Burma's Nelson Mandela
Desmond Tutu, a member of The Elders and an active international advocate for peace, justice and reconciliation, shares his reaction to President Barack Obama's recent push to bring Burma and Aung San Suu Kyi into the global agenda.
Her long imprisonment, too, is a symbol of her country's continued oppression under a cruel military regime. Her commitment to democracy and nonviolence is a beacon of hope for her fellow countrymen and women—and an inspiration to all who prize freedom.
Aung San Suu Kyi has now been in jail or under house arrest for fourteen of the past 20 years. But the cruelty of the ruling generals goes beyond simply denying her freedom. They have also used her family to try to break her will.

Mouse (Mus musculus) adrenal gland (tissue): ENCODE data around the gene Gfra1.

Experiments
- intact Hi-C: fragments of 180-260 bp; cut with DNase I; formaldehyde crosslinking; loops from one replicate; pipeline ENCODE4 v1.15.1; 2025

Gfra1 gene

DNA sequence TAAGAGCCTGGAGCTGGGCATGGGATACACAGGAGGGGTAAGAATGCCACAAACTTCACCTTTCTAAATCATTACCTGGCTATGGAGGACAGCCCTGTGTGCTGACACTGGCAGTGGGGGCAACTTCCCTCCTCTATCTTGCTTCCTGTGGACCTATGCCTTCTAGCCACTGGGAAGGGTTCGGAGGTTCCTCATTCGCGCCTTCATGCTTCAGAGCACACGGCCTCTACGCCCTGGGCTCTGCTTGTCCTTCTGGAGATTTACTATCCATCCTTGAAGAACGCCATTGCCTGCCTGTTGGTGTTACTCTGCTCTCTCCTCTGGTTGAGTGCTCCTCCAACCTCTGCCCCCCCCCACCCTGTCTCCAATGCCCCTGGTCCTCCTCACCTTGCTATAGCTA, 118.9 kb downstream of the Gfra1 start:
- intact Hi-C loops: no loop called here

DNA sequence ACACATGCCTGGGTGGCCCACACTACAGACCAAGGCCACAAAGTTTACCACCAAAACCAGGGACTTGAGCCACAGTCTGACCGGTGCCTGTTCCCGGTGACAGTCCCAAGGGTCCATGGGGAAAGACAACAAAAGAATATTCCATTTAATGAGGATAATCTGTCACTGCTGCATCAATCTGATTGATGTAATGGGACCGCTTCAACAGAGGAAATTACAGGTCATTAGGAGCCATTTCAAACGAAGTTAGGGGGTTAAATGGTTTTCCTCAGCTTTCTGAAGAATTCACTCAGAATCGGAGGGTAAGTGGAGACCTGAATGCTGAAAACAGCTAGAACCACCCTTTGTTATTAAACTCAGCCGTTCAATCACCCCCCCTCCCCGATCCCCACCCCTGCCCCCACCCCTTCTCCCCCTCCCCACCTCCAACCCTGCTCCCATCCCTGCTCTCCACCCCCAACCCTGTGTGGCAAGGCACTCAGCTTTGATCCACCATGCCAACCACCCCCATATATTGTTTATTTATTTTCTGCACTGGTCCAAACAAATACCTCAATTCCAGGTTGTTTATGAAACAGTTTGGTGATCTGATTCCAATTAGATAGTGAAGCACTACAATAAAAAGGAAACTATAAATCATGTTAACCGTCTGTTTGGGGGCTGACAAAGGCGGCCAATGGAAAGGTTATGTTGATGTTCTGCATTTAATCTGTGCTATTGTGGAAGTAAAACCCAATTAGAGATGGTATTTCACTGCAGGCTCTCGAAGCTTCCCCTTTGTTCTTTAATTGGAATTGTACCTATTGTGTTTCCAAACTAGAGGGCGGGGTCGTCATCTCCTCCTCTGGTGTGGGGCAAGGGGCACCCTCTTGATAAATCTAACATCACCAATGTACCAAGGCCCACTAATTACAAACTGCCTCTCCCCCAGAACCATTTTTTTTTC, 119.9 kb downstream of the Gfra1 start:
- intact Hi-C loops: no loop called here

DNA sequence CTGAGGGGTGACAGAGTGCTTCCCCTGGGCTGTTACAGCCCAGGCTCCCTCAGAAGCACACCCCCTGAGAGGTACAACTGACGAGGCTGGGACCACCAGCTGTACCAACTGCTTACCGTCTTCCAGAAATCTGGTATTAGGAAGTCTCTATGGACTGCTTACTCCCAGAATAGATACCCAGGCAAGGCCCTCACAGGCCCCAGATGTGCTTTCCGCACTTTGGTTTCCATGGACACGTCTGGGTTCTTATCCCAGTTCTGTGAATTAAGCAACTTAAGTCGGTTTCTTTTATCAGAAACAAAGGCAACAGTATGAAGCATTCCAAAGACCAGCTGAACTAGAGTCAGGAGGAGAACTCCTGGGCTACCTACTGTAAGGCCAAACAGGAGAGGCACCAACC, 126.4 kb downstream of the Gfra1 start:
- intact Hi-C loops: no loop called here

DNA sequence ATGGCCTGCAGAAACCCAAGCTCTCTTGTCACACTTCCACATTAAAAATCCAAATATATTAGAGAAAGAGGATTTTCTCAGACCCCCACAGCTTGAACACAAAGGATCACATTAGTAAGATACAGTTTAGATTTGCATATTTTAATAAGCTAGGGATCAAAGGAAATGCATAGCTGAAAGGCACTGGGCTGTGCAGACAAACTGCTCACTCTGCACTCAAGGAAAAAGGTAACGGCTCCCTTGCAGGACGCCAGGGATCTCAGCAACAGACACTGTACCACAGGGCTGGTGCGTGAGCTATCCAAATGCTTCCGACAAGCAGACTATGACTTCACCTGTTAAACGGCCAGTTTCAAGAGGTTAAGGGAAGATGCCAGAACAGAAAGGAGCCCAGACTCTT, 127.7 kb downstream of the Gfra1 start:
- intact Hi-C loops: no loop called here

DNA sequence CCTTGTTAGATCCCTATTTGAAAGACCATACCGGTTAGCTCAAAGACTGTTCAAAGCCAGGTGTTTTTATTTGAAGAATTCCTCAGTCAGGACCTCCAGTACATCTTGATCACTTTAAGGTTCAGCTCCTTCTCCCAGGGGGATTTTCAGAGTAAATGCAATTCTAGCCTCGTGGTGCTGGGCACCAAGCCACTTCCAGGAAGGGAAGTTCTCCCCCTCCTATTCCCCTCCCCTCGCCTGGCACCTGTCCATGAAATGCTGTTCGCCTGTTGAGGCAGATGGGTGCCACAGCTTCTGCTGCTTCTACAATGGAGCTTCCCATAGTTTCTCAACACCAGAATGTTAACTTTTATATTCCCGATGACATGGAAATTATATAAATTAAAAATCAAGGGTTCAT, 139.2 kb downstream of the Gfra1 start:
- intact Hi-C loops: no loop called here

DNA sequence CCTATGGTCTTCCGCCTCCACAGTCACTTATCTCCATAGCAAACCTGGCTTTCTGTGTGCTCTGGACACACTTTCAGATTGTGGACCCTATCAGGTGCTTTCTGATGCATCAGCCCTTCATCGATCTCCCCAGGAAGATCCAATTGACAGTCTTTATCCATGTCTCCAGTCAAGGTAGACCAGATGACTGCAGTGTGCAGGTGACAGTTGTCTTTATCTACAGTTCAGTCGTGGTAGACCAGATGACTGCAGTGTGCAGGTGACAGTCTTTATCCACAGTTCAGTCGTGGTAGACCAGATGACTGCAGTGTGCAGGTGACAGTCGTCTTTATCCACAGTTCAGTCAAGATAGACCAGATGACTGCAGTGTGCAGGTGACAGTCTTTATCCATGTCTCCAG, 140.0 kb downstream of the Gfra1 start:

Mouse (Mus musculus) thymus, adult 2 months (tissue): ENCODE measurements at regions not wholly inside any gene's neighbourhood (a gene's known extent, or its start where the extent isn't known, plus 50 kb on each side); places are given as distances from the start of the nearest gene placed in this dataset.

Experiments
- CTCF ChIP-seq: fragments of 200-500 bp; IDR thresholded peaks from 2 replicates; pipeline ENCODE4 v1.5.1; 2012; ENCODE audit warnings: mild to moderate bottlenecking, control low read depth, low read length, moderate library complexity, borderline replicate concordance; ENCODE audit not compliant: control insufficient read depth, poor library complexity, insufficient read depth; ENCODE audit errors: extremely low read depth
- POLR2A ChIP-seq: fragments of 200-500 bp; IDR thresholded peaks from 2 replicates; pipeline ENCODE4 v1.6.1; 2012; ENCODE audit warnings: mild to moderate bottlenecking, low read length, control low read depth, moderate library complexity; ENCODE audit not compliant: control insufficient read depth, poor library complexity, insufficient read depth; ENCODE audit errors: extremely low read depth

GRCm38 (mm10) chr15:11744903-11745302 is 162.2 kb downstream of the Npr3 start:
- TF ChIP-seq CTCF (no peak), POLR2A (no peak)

Her husband, dying of cancer, was refused permission to fly to Burma to say goodbye. She has been separated from her children most of their lives. She has grandchildren she has never seen.
Such cruelty would weaken most of us, but not Aung San Suu Kyi. She may be small in stature, but she is a giant in spirit. She has refused to leave Burma because she won't abandon her people and she knows that she would never be allowed to return.
But what is most remarkable is that, like my friend Nelson Mandela, she is neither bitter nor angry. Despite all she has suffered, her message remains one of peaceful change and reconciliation in a country that lives in daily fear.
For Aung San Suu Kyi is not the only political prisoner in Burma. There are thousands who, like her, have been jailed for their beliefs. Thousands more have been killed simply because they dared to protest peacefully.
Appalling brutality, disregard for human life and corruption are the hallmarks of the military that seized power nearly four decades ago. Burma, one of the biggest countries in southeast Asia, is rich in natural resources. But while the generals have grown rich, its 50 million people are among the poorest in the world.